Originally published on Tue April 22, 2014 5:03 pm
The climbing season on Mount Everest is still in doubt after last week's disaster on the mountain in which 13 Sherpas died and another three are missing and presumed dead.As Mark Memmott notes over at our Two-Way blog, it was the single deadliest day on the mountain.
But just who are Sherpas, and what exactly do they do that makes them so invaluable to mountaineering? Here are some answers.
Originally published on Thu April 24, 2014 9:36 am
When the next Congress is sworn in, Iowa's congressional delegation will be unusually green. Precisely half of its lawmakers on Capitol Hill are retiring at the end of this session, meaning the state will be losing decades of clout and seniority in Washington, D.C.
And Iowa isn't even the biggest loser this year. California is losing two House Democrats with 40 years of experience each — Henry Waxman and George Miller — along with Republican House Armed Services Chairman Buck McKeon, who's been in Congress for more than two decades.
The island nation of Sri Lanka has ordered the deportation of a British tourist for arriving in the country sporting a Buddha tattooed on her arm. Authorities say the ink shows disrespect for religious feelings in the majority-Buddhist nation.
Naomi Coleman, 37, says she got through immigration at the airport near the capital, Colombo, without incident, despite wearing a short-sleeved shirt that exposed the tattoo of a Buddha seated on a bed of lotus flowers.
And now, the regular feature we call In Your Ear. That's where we invite some of our guest to tell us about the songs on their playlists. We caught up with entertainer Margaret Cho during her latest comedy tour. And she gave us a few of her favorite tunes.
And now it's time for Muses and Metaphor. That's our ode to National Poetry Month. All through April we are featuring original tweet-length poems, 140 characters or less, delivered by Twitter and written by NPR listeners and, new this year, some of our regular contributors.
I'm Michel Martin and this is TELL ME MORE from NPR News. They say it takes a village to raise a child, but maybe you just need a few moms or dads in your corner. Every week, we check in with a diverse group of parents for their common sense and savvy advice.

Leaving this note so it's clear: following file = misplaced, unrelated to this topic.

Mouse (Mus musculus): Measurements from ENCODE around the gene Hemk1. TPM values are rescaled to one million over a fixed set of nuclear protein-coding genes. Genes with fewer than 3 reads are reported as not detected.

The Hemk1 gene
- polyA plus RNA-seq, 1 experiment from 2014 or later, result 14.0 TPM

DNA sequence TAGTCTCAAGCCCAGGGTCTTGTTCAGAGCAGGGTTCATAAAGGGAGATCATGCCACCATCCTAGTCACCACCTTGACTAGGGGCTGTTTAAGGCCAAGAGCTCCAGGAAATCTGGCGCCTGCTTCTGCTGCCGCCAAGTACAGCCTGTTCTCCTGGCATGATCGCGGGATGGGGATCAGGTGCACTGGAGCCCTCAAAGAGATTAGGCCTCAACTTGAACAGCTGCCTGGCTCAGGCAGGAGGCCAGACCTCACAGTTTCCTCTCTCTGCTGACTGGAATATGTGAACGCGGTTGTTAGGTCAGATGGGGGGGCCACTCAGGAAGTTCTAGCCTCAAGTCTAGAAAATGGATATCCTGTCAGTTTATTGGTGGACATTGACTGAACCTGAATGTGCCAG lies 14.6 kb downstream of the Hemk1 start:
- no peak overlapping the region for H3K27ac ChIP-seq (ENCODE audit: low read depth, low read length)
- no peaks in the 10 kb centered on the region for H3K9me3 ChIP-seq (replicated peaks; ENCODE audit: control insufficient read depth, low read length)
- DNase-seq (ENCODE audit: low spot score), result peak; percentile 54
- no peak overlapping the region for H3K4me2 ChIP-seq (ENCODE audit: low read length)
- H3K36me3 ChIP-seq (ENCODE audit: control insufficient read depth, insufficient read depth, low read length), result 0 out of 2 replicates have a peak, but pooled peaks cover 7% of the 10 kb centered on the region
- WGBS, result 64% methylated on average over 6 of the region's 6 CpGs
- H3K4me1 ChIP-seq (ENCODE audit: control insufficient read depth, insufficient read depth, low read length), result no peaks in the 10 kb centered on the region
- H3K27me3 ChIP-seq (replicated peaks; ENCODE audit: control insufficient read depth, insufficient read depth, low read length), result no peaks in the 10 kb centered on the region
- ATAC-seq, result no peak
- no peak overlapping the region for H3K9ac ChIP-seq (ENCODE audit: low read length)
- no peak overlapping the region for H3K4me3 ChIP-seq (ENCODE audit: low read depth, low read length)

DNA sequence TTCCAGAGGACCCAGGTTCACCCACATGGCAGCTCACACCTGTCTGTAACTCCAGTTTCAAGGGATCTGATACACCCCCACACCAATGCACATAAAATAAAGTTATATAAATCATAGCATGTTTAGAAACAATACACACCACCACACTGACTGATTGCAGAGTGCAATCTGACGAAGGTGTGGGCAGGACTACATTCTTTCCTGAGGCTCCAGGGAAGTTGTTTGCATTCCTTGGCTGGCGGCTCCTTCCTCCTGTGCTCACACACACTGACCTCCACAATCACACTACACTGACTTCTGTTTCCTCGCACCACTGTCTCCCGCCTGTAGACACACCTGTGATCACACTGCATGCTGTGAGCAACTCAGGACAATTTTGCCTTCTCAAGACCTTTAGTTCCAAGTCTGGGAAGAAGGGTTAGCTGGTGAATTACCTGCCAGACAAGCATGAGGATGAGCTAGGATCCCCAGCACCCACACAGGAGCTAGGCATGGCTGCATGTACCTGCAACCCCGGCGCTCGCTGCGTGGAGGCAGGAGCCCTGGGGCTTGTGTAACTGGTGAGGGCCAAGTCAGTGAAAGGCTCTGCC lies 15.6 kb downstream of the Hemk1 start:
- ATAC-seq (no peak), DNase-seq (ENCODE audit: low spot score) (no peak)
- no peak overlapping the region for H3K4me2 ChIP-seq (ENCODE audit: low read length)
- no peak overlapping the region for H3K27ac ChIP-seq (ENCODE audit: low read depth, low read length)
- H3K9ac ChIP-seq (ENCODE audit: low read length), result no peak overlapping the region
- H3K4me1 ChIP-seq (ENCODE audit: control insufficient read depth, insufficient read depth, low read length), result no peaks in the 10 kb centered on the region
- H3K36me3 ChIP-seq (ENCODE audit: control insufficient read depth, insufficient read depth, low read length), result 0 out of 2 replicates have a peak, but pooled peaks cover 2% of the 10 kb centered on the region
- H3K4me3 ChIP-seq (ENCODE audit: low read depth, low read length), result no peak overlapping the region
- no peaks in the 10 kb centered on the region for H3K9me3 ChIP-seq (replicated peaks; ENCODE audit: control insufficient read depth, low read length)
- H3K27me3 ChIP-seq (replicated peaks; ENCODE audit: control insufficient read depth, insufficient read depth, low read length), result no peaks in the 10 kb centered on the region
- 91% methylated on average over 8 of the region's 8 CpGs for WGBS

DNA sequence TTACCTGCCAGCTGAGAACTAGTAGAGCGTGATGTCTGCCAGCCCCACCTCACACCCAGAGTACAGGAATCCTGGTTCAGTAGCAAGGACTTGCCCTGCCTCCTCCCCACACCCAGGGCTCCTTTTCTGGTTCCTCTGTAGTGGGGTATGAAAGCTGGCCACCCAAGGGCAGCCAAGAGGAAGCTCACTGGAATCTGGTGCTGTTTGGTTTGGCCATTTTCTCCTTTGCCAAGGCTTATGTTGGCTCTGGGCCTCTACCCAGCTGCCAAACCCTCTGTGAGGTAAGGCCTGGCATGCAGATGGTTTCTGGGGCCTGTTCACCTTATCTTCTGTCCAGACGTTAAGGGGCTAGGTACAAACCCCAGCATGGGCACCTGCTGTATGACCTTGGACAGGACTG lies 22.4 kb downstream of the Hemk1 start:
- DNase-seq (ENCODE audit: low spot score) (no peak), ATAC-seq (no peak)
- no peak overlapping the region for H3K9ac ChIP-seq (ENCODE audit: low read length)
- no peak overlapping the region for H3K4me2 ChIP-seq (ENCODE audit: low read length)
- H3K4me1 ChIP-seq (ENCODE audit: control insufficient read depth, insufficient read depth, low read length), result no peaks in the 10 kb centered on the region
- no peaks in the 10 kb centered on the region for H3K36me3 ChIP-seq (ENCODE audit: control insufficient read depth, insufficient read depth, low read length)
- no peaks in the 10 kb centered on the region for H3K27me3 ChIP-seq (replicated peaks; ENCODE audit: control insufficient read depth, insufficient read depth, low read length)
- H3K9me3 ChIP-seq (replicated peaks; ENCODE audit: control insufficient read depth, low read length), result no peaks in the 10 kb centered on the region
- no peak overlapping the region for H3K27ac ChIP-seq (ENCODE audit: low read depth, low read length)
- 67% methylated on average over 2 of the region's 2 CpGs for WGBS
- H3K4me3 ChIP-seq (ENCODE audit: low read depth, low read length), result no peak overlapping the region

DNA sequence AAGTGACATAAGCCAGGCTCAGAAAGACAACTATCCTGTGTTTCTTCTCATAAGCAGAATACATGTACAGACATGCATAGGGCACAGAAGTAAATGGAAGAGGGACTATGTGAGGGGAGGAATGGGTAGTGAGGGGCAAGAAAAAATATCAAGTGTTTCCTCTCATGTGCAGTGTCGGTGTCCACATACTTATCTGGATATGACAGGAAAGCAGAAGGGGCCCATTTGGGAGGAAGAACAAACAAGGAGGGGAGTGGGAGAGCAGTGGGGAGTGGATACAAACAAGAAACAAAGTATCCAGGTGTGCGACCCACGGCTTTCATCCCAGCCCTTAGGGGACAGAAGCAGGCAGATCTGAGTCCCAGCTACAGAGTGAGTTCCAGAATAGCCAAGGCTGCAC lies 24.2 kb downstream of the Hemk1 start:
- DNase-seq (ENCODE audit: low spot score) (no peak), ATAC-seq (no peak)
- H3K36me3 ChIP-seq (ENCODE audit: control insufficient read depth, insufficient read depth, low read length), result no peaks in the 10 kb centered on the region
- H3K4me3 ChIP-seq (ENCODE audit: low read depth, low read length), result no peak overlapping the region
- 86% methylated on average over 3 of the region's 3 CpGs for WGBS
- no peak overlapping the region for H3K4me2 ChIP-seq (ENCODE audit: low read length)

It's MORNING EDITION from NPR News. I'm Steve Inskeep.
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And I'm Renee Montagne.
The Supreme Court this morning, upheld a ban on using racial preferences in admissions to the public universities of Michigan. The ban was enacted by referendum as an amendment to the state constitution in 2006 and struck down by a lower court. Today, the justices voted 6-to-2 to say the federal courts could not do that and the ban had to stand.
Originally published on Tue April 22, 2014 1:12 pm
The sponsor of a bill to make the Holy Bible the official book of Louisiana has withdrawn the measure ahead of a full vote in the state House of Representatives, saying the proposal has become a distraction.
As we reported last week, a mix of Republicans and Democrats had moved the largely symbolic bill, sponsored by Rep. Thomas Carmody of Shreveport, out of committee on an 8-5 vote.
Originally published on Wed April 23, 2014 7:46 am
People who qualified for subsidies under the Affordable Care Act aren't necessarily locked into the plan they chose. And that can be good news for people whose income fluctuates during the year. Here's our response to the latest reader questions on coverage through the health exchanges.
Originally published on Tue April 22, 2014 1:37 pm
America may have a shot at rejoining the world's most educated nations by 2025, according to a report released Monday by the Lumina Foundation.
The Indianapolis-based foundation's annual report finds some encouraging data to counter the familiar story of a nation that is famed for its colleges and universities but trails many other countries when it comes to the percentage of people with a degree beyond high school.